Emergency room visits in the Medicaid program will be limited to three non-emergent visits per year. The WSMA and the WSHA will be included in developing the criteria for defining non-emergent.  [...] The department shall collaborate closely with the Washington state hospital and medical associations in identification of the diagnostic codes and retroactive review procedures that will be used to determine whether an emergency room visit is a nonemergency condition to assure that conditions that require emergency treatment continue to be covered.
That doesn't sound too unreasonable, does it? Anybody who has ever been in the ER knows well that Medicaid patients come back again and again, and often for trivial or routine complaints. So the plan was to generate a list of agreed-upon non-emergent diagnoses and simply not pay for them after the third such visit.

It's sadly predictable what happened next. The HCA had been set a hard target of cost savings -- $72 million -- that they were mandated to achieve. They looked at the universe of true frequent flyers and their complaints and realized that they were not going to get to their goal by denying payment for the runny noses and toothaches that comprise the majority of non-emergent medicaid visits. So they expanded their definition of non-emergent diagnoses, and recalculated the savings. It wasn't enough, so they expanded the list of "non-emergent" diagnoses further yet, and again and again until they got the dollar figure they wanted.

The list, as it currently exists, consists of about 750 so-called "non-emergent" diagnoses established in the ER, for which the state will not pay, including such trivial, routine, and non-emergent conditions as:

Viral infection NOS
Viral enteritis
Strep throat
Migraine headache

OK, I can get behind those as non-emergency ER conditions. I'd quite like to see those folks re-routed to clinics or PCPs. But wait, there's more! Other "Non-emergent conditions" for which the state will not pay include:

Chest Pain
Abdominal Pain
Asthma Exacerbation (acute)
Acute Cholecystitis
Hypoglycemic Coma
Pneumococcal Pneumonia
Pseudonomal Pneumonia
Calculus of Ureter (i.e. kidney stone)
Syncope and collapse
Salmonella Enteritis
Streptococcal Septicemia

I shit you not. There are many others -- these are just the most ridiculous "non-emergency" conditions that jumped out at me. It's also manifestly arbitrary and haphazard what made it onto the list and what did not. The HCA considers "Cholelithiasis with acute Cholecystitis" an emergency condition worth paying for, but "Acute Cholecystitis" is not. The state will pay for hand cellulitis, but not for the more dangerous foot cellulitis. All diagnosis codes which are "Sprains" or "Contusions" are denied, across the board.

For the record, the HCA did collaborate with the health community in that they met with physician and hospital groups, listened politely, and produced the diagnosis list unilaterally. Though the physician groups had many ideas for saving money such as case management, generic prescription utilization, and other ideas, they were rejected as outside of the statutory language of the budget. No mechanism was identified by which patients could be redirected to clinics, nor was there any allowance for the fact that trauma patients do not know in advance whether their injuries are fractures or sprains.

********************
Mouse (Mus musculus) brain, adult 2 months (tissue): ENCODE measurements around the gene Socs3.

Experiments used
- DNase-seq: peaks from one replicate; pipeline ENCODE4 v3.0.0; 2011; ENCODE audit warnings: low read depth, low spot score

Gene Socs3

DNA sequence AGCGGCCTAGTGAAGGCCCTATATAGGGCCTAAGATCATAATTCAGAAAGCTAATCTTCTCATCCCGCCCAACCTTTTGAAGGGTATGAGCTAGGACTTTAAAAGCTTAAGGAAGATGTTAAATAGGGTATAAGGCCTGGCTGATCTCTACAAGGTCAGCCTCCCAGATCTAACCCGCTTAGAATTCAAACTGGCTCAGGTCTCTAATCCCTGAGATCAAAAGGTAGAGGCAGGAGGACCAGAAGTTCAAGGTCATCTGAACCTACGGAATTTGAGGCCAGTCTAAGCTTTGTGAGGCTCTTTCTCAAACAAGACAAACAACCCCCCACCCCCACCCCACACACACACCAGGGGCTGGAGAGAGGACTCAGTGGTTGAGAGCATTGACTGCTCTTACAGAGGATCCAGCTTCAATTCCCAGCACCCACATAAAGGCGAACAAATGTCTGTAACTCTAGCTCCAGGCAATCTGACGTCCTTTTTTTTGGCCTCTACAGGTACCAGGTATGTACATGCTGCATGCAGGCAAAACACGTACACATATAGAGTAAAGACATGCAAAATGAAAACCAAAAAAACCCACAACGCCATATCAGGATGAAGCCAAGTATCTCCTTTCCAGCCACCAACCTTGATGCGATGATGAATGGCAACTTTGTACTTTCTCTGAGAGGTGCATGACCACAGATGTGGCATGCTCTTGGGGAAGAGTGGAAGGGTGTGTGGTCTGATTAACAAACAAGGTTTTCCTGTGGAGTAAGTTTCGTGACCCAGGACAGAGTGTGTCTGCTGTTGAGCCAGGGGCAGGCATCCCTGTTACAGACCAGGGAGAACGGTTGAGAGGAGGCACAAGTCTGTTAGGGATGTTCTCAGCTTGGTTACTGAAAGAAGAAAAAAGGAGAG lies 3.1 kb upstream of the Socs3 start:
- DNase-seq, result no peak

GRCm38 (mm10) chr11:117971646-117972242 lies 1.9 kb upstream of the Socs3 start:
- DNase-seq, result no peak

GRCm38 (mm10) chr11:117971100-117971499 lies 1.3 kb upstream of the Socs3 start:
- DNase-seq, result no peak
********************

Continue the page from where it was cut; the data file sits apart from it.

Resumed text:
The idea, should this go into effect as planned, was that patients would redirect their care back to clinics and primary care providers. It's not going to happen, of course. Primary care, and especially urgent care, for medicaid patients essentially does not exist, not in any meaningful way. Sure, there are charity clinics and community health centers, but they are grossly oversubscribed and the access is minimal for acute or otherwise unscheduled care. The ERs remain open 24/7, and thanks to EMTALA, we cannot send patients away unseen. Sure, it's possible to do a medical screening exam at triage and deny non-emergent cases, but that's a liability nightmare, and would probably be a de facto violation of EMTALA if that was only done for medicaid players. (Though I am not a lawyer.)

There is no way, actually, to even know in real time if a medicaid patient presenting with a non-urgent complaint is one of the few who have met their three-visit limit. (97% of medicaid patients in this state visit the ER less than or equal to two times annually.) The ER doc and hospital will only find out after the fact when the claim is denied. Technically, we can bill the patient but that is a fig leaf because of course a medicaid patient won't be able to (or care to) pay cash for their ER visit.

There are so many things wrong with this that it's hard to know where to start.  Of course, it's primarily a cramdown for providers. The state just decided not to pay for a certain arbitrary list of things, and docs and hospitals have no idea which patients that will apply to and no choice but to provide the services anyway. Which is in a way, nothing new, since we've dealt with the unfunded mandate of EMTALA for three decades. What is new, and troublesome, is that the non-payment will be decided after the fact based on an arbitrary and wrong list of diagnosis codes. This is not entirely new -- it's what went on in the '90s and resulted in Congress passing the prudent layperson standard, which essentially ended such practices. However, it's new in that this is the first time a governmental payer has tried this particular stunt, and I have a feeling that a lot of DHSH directors in other states will be carefully watching this experiment so see if it takes. If it does, this may be our future once again.